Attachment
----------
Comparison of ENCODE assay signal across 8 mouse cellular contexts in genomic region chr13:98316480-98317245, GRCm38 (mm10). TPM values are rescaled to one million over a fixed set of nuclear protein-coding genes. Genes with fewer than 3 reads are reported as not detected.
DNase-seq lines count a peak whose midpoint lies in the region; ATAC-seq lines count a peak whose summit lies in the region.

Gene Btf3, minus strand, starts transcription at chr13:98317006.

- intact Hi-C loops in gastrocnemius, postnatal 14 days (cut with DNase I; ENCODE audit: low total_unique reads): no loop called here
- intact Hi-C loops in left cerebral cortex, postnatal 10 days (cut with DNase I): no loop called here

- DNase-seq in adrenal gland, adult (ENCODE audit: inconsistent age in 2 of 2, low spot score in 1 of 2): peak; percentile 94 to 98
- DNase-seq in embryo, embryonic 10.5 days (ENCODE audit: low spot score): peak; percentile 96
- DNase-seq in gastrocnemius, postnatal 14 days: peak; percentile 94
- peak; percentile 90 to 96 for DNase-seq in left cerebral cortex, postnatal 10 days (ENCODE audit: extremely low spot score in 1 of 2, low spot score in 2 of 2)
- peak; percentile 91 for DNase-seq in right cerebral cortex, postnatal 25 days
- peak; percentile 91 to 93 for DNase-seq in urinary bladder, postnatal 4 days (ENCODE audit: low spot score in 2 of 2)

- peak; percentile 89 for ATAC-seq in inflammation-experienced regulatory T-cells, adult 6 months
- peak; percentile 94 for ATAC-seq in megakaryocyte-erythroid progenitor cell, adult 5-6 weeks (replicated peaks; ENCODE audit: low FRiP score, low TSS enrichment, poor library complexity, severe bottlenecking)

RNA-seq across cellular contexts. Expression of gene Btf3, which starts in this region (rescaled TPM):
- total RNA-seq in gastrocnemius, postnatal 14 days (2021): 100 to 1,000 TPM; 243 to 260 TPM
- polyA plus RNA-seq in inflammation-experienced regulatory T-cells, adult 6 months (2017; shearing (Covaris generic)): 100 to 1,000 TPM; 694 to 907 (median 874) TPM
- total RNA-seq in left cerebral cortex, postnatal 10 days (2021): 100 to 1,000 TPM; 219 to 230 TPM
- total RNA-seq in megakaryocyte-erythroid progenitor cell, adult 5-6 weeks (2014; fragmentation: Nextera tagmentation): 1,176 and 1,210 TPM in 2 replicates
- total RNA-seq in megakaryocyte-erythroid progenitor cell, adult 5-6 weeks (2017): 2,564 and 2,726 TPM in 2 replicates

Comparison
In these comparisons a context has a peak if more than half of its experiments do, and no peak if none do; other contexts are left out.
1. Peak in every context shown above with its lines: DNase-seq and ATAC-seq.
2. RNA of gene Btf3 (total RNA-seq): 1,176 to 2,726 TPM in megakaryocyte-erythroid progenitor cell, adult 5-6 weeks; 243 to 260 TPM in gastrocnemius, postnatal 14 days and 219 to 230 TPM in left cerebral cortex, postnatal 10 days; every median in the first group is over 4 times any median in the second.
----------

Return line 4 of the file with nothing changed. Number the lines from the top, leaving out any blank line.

- intact Hi-C loops in gastrocnemius, postnatal 14 days (cut with DNase I; ENCODE audit: low total_unique reads): no loop called here